Did you know that Albert Einstein was 16 years old when he first began thinking of the idea of special relativity? He was a constant daydreamer and he “envisioned” special relativity in one of his daydreams.
Brilliant insights out of deep thought aren’t unique.
Charles Darwin had something called a “thinking path” that he would walk down to consider his deep thoughts.
Fredrich Nietzsche regularly spent hours in nature trying to make sense of his ideas.
So the question is, what if we tried to do the same?
Unfortunately, daydreamers are often thought to be time wasters and unproductive in many ways.
Spending time thinking doesn’t seem like a productive way to live, but if it has helped some of the most brilliant minds in history to achieve their goals and find success, surely it can help us too.
According to psychologists, engaging in what is called “Reflective Thinking” is critical to self-improvement.
What is Reflective Thinking?
Reflection is the act of thinking about our experiences in such a way that we can draw meaning from them, find solutions to problems, and learn someone about ourselves in the process.
Reflection might often be thought of as a form of daydreaming since nothing physically productive is actually happening, but the act of reflecting can help you feel more confident in your decisions and help you navigate difficult times in your life.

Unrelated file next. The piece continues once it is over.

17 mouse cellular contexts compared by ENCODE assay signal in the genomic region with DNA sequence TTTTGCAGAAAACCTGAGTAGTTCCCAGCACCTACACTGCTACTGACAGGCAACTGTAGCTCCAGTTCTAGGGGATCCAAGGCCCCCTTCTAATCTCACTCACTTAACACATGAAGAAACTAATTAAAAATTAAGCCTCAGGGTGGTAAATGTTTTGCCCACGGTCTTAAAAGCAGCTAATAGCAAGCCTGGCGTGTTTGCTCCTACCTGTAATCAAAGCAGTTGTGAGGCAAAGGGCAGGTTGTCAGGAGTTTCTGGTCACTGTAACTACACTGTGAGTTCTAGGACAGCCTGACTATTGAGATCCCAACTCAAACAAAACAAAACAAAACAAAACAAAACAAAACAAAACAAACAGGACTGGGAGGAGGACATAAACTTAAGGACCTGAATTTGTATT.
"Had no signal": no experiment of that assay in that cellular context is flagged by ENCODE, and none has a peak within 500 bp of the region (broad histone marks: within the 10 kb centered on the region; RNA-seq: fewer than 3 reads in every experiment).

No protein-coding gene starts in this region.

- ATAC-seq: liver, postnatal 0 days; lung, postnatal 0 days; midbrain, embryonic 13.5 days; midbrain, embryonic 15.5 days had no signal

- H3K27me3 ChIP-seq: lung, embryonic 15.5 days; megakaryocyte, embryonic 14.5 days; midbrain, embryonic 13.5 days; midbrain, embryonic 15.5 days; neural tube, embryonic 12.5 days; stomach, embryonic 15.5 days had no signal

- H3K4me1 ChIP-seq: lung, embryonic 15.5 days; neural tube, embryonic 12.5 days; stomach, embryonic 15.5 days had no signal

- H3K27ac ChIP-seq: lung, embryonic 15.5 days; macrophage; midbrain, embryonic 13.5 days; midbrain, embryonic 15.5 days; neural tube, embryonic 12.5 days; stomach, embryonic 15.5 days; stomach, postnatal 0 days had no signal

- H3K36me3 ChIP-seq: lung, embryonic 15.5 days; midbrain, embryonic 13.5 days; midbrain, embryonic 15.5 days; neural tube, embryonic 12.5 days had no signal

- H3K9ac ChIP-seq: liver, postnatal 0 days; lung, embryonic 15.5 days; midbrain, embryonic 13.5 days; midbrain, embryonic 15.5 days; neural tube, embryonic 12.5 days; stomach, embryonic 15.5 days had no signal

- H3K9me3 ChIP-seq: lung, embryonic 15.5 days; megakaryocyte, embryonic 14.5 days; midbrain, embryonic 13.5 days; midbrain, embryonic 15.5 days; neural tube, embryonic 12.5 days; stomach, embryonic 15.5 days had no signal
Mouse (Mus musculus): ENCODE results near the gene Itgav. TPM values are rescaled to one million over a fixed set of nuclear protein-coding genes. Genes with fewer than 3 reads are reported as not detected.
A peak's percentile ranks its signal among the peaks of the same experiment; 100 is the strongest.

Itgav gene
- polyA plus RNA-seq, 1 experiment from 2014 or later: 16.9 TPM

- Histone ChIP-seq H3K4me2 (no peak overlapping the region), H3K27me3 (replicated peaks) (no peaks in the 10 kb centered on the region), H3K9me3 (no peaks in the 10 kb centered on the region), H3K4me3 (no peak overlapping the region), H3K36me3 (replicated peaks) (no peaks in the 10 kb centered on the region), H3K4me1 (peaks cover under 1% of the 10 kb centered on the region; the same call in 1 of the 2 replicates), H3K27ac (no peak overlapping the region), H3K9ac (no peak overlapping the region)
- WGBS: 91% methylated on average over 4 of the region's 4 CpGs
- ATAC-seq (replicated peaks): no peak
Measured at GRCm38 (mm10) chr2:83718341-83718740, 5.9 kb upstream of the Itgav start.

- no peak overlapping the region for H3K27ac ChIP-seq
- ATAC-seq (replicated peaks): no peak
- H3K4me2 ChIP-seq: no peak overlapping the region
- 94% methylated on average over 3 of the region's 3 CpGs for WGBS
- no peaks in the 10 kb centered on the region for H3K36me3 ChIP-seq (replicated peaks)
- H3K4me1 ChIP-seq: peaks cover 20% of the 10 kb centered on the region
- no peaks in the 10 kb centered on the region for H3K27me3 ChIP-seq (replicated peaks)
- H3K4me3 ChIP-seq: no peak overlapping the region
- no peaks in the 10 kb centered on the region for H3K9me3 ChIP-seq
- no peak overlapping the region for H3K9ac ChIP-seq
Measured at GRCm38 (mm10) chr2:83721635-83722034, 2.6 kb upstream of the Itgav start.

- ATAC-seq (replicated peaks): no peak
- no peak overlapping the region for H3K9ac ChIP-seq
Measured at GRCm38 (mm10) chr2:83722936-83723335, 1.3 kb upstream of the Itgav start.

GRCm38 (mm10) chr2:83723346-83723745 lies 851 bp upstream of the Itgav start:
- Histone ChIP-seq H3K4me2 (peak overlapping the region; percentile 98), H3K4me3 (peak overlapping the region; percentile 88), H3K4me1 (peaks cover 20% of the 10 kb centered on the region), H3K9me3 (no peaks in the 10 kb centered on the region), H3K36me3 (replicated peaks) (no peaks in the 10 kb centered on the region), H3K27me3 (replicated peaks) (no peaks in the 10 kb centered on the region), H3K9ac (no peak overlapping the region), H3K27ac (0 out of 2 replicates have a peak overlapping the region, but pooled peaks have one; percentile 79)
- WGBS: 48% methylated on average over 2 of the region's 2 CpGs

Think about the last time something terrible happened to you. Were you able to find some good in that situation? If so, you were probably using the power of reflection to help you reconcile the experience into something that you learned from and grew from.
Why Does Reflection Matter?
Reflection matters for many reasons, but the biggest reason is that it helps us learn and grow from our experiences.
If you spend time every day thinking about our actions, attitude, behavior, connections, interactions, expressions, and even the food we ate, we could become better at these things and better at life in general.
Reflection helps people connect with themselves and those around them. It is one of the reasons why parents will ask children about their day at bedtime or at the dinner table. Asking “how was your day” can open a door to a world of reflection because children — and adults — need to stop and think about their day and what they did with it.
Two Hours to a Better Life
Some experts recommend up to 2 hours of reflective thinking per week. While that might seem like a lot of time, it’s only 120 minutes a week. Which is only 17 minutes a day, give or take a few seconds.
So if you spend 15-20 minutes a day first thing in the morning, or last thing before bed, thinking about your day, your life, you achievements, your failures, and more, you can begin to see patterns in your thinking emerge; you can begin to see how you connect with other people.
You can also start to see areas of your life that you want to improve, or you can spend the time trying to solve a problem.
Get a notebook and record your thoughts during those 15-20 minutes each day. And don’t feel guilty about making time to let your mind wander.
Time spent thinking is not time wasted. Humans have been given the gift of reflection and it’s important to our lives that we use that time to determine things about ourselves, solve problems and try to make sense of the world around us.
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